Lemon twist for garnish

• In a small bowl, stir together the honey and hot water until dissolved to create a honey syrup.
• Fill a Boston shaker with ½ ounce honey syrup, the gin, lemon juice and bitters. Shake and strain into a coupe. Garnish with lemon twist.

Natasha Bahrami is a member of USBG St. Louis and co-owner of Natasha’s Cafe and The Gin Room.

Drink This Weekend Edition: Perennial and New Belgium’s Salted Belgian Chocolate Stout

Thursday, October 16th, 2014

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Collaboration beers between St. Louis brewers are nothing new, and we’ve been fortunate enough to try a number of tasty beverages brewed between friends. However, Perennial Artisan Ales recently took collaboration to a new level by partnering with craft beer industry veteran, New Belgium Brewing.

This brew came about thanks to the friendship between the Perennial crew and New Belgium’s Lauren Salazar, who happens to be a fan of Perennial’s stouts. It makes sense, then, that the partnership resulted in the Salted Belgian Chocolate Stout, part of New Belgium’s Lips of Faith series. To put the craft beer giant’s size – and the collaboration’s significance – into perspective, New Belgium produced more of this one beer than all the beer Perennial makes in a year.

Salted Belgian Chocolate Stout pours as a rich, pitch-black masterpiece with a head that puts off the delicious aroma of baker’s chocolate and dark fruit esters. The creamy mouth feel makes this beer a decadent treat, and the slight salty touch complements the sweet chocolate, a combination that sets your taste buds firing. Weighing in at 9 percent ABV, this one is sure to keep you warm this fall and winter.

Salted Belgian Chocolate Stout can be found at most beer bars and bottle shops, along with the tasting room at Perennial. In addition, you can hang out with the fine folks who collaborated on this beer tonight, Oct. 16 at SoHa from 4 to 6 p.m. and at Bridge from 7:30 to 9 p.m., where they’ll pair small plates with beers from both breweries. Tomorrow, Oct. 17, Salazar and Perennial brewmaster Phil Wymore will hang out at iTap’s Central West End location from 3 to 6 p.m.; join them to try a number of New Belgium and Perennial beers, including this fantastic new collaboration.

Eric Hildebrandt is the moderator and ambassador for STL Hops. Find him on Twitter at @EricSTL6.

 

Drink This Weekend Edition: 2013 Hugl Grüner Veltliner

Thursday, October 9th, 2014

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As the weather gets cooler, many wine drinkers opt for richer, redder wines than they’ve imbibed in the last months of summer. Yet some days – and drinkers – still call for white. On unseasonably warm autumn afternoons, we reach for Grüner Veltliner.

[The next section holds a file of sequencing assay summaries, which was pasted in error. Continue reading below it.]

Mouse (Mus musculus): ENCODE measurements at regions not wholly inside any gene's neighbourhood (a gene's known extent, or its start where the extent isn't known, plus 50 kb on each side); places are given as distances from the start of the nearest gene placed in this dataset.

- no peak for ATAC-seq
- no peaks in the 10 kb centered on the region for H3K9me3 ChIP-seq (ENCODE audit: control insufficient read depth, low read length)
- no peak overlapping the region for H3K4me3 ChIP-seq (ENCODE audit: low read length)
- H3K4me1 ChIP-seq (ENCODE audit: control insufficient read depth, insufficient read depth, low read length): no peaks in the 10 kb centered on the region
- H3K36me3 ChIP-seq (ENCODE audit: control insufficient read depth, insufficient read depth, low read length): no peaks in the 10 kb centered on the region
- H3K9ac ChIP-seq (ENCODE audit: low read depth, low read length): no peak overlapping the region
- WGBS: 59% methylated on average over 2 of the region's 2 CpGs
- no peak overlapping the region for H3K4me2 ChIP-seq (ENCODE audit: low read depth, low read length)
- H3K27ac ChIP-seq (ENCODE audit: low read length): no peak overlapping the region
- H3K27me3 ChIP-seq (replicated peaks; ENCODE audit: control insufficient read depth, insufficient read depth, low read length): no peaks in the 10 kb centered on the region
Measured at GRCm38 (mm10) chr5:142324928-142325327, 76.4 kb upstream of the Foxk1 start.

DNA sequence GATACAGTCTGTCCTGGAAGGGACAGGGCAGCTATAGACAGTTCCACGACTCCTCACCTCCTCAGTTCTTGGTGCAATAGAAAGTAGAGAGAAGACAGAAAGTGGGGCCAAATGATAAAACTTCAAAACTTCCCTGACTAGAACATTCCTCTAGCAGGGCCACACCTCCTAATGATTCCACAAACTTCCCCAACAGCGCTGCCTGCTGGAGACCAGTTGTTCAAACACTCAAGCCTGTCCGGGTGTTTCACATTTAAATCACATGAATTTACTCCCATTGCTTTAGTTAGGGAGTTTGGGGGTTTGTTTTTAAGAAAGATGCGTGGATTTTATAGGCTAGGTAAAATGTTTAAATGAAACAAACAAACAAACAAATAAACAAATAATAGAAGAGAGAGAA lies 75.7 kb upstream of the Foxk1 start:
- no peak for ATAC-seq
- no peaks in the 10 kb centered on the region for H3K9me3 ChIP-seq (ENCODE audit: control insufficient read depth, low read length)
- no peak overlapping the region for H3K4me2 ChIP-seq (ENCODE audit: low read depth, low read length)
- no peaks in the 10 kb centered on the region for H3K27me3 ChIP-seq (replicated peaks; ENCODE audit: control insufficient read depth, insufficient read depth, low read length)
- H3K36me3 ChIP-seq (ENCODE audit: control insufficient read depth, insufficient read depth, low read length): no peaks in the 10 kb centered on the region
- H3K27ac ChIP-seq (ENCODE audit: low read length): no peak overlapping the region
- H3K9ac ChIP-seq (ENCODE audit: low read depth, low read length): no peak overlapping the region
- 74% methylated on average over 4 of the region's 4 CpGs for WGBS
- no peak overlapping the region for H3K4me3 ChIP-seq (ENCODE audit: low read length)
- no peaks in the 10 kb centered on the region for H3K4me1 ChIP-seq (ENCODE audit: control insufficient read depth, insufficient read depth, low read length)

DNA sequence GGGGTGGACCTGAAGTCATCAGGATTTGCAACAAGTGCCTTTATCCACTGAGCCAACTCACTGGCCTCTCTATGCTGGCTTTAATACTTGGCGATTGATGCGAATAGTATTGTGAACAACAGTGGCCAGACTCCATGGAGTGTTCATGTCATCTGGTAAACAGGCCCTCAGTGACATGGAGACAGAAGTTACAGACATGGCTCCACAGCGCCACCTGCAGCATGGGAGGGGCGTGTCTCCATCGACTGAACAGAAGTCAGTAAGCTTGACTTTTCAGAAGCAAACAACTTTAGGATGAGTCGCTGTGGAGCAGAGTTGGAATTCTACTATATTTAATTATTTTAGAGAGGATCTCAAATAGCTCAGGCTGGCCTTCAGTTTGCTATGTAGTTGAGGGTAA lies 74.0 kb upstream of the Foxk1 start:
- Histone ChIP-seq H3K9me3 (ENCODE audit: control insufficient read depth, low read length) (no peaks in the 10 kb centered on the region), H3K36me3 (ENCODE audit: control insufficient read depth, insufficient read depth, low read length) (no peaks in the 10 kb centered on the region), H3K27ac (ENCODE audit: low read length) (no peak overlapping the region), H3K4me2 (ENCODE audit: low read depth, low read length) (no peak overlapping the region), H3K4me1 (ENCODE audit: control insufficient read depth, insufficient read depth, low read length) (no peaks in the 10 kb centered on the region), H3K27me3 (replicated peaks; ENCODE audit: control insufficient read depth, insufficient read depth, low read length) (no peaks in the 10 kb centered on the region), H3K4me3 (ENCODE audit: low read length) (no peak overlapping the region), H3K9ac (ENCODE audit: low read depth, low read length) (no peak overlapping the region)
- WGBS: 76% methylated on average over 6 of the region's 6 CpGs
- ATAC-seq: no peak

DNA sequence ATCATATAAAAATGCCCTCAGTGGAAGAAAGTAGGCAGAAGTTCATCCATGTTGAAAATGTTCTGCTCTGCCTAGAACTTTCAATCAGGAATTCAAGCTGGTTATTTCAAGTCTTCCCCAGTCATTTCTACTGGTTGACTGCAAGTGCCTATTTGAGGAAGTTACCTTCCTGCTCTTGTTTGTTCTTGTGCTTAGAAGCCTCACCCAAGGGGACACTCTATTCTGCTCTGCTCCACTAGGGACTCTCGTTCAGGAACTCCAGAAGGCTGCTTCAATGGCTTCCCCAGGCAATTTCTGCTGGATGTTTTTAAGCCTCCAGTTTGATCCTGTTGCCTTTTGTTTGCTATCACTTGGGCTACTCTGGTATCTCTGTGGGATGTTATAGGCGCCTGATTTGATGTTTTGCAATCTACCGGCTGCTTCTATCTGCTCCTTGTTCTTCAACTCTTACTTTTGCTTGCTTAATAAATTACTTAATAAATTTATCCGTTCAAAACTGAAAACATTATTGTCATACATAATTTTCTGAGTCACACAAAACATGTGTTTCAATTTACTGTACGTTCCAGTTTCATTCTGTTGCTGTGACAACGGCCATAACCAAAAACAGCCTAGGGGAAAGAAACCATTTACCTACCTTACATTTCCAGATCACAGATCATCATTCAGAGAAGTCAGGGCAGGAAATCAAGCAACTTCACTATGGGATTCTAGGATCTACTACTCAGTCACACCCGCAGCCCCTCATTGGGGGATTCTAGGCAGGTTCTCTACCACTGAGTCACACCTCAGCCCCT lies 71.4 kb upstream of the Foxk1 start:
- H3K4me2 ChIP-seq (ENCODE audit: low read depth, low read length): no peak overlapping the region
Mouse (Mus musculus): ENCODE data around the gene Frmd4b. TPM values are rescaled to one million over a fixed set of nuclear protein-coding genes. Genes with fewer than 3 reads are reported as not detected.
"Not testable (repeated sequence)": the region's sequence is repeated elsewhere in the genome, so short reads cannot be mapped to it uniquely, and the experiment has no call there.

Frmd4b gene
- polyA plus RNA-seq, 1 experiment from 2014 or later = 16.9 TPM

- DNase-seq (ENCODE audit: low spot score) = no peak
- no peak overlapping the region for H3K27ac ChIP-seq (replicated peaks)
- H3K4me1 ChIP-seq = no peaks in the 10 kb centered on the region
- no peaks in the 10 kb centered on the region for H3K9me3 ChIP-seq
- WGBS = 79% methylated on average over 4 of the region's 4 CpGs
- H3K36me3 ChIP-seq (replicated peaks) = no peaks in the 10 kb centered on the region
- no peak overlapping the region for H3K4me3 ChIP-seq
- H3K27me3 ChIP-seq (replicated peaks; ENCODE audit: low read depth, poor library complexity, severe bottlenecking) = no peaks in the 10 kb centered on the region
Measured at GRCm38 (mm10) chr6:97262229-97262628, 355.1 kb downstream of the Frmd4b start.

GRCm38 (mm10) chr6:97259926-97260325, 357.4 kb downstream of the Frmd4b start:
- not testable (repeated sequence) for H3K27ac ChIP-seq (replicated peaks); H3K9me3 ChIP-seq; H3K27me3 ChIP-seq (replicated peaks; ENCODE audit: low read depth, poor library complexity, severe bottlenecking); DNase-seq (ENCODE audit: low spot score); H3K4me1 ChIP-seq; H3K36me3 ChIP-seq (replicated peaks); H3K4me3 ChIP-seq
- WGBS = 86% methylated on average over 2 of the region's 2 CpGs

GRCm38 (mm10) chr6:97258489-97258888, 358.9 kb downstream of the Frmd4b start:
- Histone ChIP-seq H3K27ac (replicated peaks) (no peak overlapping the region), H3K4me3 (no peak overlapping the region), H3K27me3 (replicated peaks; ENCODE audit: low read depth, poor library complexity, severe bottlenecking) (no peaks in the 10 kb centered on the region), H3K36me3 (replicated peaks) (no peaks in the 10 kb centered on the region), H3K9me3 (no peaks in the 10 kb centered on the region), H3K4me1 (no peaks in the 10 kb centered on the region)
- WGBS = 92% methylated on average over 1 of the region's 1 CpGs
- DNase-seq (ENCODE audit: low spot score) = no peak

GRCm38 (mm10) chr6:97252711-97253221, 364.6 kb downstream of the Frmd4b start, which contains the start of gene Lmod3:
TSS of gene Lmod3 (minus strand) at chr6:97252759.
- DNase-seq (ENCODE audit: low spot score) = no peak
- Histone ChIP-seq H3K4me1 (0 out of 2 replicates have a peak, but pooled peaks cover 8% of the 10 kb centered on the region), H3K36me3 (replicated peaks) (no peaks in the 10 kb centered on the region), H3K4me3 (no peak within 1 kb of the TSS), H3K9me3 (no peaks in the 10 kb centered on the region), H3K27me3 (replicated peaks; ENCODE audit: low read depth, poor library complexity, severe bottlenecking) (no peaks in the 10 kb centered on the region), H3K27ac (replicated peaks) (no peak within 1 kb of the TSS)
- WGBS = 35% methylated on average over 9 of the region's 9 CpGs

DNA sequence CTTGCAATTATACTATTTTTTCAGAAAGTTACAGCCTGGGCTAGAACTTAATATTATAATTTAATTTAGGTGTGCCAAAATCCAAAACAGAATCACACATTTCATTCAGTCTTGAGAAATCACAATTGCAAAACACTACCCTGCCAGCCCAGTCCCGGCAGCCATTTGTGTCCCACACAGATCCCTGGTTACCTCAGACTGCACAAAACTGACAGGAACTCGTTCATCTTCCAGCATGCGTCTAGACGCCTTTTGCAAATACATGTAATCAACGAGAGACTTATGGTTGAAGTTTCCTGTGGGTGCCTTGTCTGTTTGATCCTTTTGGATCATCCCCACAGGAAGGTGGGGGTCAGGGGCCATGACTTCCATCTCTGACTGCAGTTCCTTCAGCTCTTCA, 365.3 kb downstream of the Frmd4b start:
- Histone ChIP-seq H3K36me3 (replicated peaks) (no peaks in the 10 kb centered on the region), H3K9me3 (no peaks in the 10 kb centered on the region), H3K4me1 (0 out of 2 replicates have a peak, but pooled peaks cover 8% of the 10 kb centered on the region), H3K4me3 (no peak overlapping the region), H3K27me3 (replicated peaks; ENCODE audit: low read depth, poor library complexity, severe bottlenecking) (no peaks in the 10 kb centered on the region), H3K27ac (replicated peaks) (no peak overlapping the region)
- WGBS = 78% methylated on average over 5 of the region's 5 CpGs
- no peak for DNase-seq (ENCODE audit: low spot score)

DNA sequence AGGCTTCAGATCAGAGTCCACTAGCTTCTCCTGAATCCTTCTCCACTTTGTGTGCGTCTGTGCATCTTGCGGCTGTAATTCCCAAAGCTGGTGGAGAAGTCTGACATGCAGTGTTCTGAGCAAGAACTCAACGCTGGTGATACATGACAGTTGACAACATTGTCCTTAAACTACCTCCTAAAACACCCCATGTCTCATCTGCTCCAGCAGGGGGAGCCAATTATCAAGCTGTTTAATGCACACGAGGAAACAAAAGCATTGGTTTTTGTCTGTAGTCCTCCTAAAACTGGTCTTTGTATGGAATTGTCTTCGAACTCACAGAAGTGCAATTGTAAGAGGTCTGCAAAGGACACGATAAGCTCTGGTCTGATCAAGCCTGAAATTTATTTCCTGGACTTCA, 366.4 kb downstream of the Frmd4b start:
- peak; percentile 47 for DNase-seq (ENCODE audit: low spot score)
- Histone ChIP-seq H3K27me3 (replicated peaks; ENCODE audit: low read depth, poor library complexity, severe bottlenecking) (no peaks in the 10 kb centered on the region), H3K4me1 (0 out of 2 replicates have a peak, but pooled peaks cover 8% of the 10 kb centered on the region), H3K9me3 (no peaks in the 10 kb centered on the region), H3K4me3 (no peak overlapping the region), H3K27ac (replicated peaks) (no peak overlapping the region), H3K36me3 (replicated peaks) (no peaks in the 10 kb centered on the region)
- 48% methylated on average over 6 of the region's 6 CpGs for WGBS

Grüner is a white grape variety native to Austria. It can produce wines that range from light and flirty to rounder and more serious. It’s an ideal white for cool-weather drinking, as it pairs well with the heartier fare consumed during chilly months.

Although there are many fantastic producers out there, the Hugl family makes one of the best values available. Husband-and-wife team Martin and Sylvia Hugl practice green harvesting, the act of harvesting immature grapes before the official harvest to encourage the vines to develop the higher-quality grapes still on the vine. They also use cold fermentation, usually fermenting the wine around 50 to 60 degrees, which preserves the aromatics of the wines more effectively. The result is a complex, intense white that’s infinitely food friendly.

On the nose, the Grüner Veltliner holds lime curd, white pepper and notes of tart pear. On the palate, it is silky with refined acid. Yellow plum, lemon zest, melon and intense mineral make this wine a no-brainer for rich or spicy dishes.

The 2013 Hugl Grüner Veltliner is available at The Wine & Cheese Place in Clayton and Creve Coeur.

 

 

Drink This Weekend Edition: Co-pilot

Friday, October 3rd, 2014

Co-pilot at Eclipse Restaurant

Sitting next to him in a stool at Eclipse Restaurant’s bar, it wasn’t hard to get bar manager Seth Wahlman to chat about drink-making, especially the delicate strokes involved in making seasonal cocktails. For one thing, the ingredient list is constantly evolving: in vogue this fall are sage, rosemary, dark rum and anything that can be mulled. Wahlman and his team suffer no shortage of ideas on this stuff, and you can trace their thinking by perusing Eclipse’s fall cocktail menu.

If every good bartender has a theory (see the Kilgore method), Wahlman’s is a three-tiered rubric for a balanced beverage: At the bottom are dark, robust flavors – baking spices, honey and the like; those in the middle are bright and fruit-forward; floral and citrus flavors pop at the top.

“If you can fill in all three of these, you’ve got an interesting drink,” Wahlman explained. I strained to imagine what it looks like when the three flavor profiles work together. The rungs of a ladder, perhaps? A pyramid? A symphony?